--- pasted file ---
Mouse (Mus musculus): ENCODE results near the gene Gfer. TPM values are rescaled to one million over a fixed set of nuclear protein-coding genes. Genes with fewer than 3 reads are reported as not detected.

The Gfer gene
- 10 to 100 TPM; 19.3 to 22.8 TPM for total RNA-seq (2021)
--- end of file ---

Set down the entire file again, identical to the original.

Mouse (Mus musculus): ENCODE results near the gene Gfer. TPM values are rescaled to one million over a fixed set of nuclear protein-coding genes. Genes with fewer than 3 reads are reported as not detected.

The Gfer gene
- 10 to 100 TPM; 19.3 to 22.8 TPM for total RNA-seq (2021)